Teachers Unions and School Districts Won’t Be Able to Blame Charter Schools Much Longer
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Teachers Unions and School Districts Won’t Be Able to Blame Charter Schools Much Longer

When you examine LAUSD’s results, it’s easy to understand why students and parents might be fleeing for better educations.

It’s been a rough few months for charter schools and Californians who believe students and parents are better off when they have educational choices —and it could get worse as the state legislature takes up multiple charter school bills.

Earlier this year when the United Teachers of Los Angeles (UTLA) and Los Angeles Unified School District (LAUSD) reached a new labor agreement, it called on the school district’s board members to endorse state legislation that would prevent new charter schools from opening until the state conducts a “comprehensive” review of charters. The contract also gave UTLA more say on facility arrangements the district enters into with charter schools.

But that was just the beginning. The state legislature fast-tracked, and Gov. Gavin Newsom signed, a bill aimed at forcing charter schools to hold open meetings and make a variety of records and documents public. Former Gov. Jerry Brown had vetoed a similar bill. And now, the state legislature is working on a package of anti-charter school measures that include blocking new charter schools by capping the number of charters to the number currently operating in the state, imposing a variety of limitations on where charter schools can be located, including giving public school districts the power to deny locations of charters that would be within their boundaries.

Teachers unions are one of the driving forces behind these measures but even if these harmful bills targeting charter schools move ahead, the core problems facing California’s school districts won’t be solved. And then, the union won’t be able to blame charter schools.

In January’s contract negotiations, UTLA incorrectly blamed charter schools for LAUSD’s declining enrollment — and the decrease in revenues that come with having fewer students in the district. In reality, LAUSD’s own Independent Financial Review Panel found the students that left LAUSD’s schools for charter schools only accounted for about half of the district’s overall enrollment losses. Demographic shifts, including declining birthrates, shifting migration patterns across Southern California, dropout rates and other factors were driving the drop in enrollment.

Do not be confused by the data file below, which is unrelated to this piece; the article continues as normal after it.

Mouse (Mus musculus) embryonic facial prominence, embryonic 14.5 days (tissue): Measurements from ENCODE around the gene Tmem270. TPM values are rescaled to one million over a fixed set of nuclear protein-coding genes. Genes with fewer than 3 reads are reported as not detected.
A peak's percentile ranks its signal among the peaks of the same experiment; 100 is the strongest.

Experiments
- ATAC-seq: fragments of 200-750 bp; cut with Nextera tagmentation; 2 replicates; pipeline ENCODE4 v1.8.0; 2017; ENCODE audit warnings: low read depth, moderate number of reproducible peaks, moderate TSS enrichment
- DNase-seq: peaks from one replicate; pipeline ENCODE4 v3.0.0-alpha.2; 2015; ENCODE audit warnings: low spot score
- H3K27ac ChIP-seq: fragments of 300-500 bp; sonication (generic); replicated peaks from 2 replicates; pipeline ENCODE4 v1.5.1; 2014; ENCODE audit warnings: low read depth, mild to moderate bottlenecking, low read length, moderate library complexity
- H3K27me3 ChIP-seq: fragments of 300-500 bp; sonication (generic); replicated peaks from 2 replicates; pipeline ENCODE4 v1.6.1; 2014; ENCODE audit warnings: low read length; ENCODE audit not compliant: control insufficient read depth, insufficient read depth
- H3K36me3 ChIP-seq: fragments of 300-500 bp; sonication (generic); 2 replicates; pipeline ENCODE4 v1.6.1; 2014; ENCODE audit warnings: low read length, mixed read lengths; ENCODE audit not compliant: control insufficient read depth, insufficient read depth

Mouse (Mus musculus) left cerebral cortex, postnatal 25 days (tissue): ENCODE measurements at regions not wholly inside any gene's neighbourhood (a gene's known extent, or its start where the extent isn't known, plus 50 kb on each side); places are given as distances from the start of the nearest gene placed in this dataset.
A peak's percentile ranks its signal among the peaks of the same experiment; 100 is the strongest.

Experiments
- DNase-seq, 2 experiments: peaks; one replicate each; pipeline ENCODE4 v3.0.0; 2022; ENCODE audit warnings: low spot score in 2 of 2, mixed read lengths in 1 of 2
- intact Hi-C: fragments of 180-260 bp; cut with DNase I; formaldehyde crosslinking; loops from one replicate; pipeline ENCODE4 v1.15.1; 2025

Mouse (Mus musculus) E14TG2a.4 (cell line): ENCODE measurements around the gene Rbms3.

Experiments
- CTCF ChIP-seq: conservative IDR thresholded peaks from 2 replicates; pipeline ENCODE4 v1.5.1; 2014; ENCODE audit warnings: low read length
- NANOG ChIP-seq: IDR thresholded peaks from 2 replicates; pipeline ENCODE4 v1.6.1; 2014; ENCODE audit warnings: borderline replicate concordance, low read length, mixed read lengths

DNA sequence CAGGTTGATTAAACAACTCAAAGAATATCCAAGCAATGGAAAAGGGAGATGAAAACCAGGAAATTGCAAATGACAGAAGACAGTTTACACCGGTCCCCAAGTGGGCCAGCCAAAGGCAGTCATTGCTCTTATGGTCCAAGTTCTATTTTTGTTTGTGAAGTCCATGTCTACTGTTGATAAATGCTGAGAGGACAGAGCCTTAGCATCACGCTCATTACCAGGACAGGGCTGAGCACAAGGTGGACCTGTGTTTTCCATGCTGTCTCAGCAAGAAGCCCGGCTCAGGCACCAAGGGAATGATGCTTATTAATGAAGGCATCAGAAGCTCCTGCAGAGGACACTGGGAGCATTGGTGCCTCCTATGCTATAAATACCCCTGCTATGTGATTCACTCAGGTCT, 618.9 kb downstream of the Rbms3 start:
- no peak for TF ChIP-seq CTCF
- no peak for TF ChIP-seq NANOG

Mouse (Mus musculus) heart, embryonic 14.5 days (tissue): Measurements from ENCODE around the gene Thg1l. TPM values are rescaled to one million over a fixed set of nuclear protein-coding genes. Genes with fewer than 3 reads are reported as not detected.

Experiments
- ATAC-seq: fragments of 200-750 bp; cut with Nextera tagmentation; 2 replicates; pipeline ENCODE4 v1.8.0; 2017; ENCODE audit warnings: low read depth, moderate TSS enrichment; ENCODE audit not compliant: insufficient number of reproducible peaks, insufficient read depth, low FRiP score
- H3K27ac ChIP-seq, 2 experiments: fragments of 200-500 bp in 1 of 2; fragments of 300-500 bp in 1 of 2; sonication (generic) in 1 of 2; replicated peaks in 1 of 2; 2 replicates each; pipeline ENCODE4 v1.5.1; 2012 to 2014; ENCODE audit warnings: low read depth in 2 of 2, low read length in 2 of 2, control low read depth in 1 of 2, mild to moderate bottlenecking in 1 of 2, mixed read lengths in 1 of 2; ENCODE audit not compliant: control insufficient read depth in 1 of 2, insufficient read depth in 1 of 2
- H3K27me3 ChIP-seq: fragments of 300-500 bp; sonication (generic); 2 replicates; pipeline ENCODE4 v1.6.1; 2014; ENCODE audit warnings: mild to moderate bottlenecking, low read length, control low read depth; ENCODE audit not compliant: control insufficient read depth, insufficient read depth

When you examine LAUSD’s results, it’s easy to understand why students and parents might be fleeing for better educations. Even LAUSD Superintendent Austin Beutner conceded that “Currently, for every 100 students who enter our high schools, about a dozen will drop out and only a dozen will graduate from college. Nearly 70 percent of the students in Los Angeles Unified are not proficient in math. About 60 percent are not proficient in English. Everyone agrees that these numbers are unacceptable.”

Blocking new charter schools and imposing onerous requirements on them won’t fix the academic shortcomings at public schools, nor will it solve the underlying fiscal issues facing many of them.

“California school districts’ expenses for employee pensions on average doubled to about $1,000 per student over the four years ending in 2017-18,” EdSource recently reported. “Rising pension costs will continue eating up a significant portion of new state revenue that districts could use in other ways, such as expanding academic programs, hiring school nurses and school counselors, or raising teachers’ pay.”

In fact, LAUSD’s new labor contract ignored the 500-pound gorilla in the room: the district’s health care benefits for teachers and retirees are among the most generous in the nation and are already eating up an astronomical 15 percent of the district’s budget annually. Between 2007 and 2017, the portion of long-term liabilities that are due within a year increased from $400 million to $800 million.

For years, school districts and teachers unions have punted on their dramatic structural fiscal problems. In the short-term, unions like UTLA may be getting away with blaming charter schools. But, in the long-term, as more money is spent on retirement benefits, less and less money will make it to classrooms to actually help students. And as districts run out of money to serve students, it will become crystal clear why parents and students should have the freedom to seek out charter schools that put students’ interests and needs ahead of budget-busting pension plans.

This column first appeared in the Los Angeles Daily News.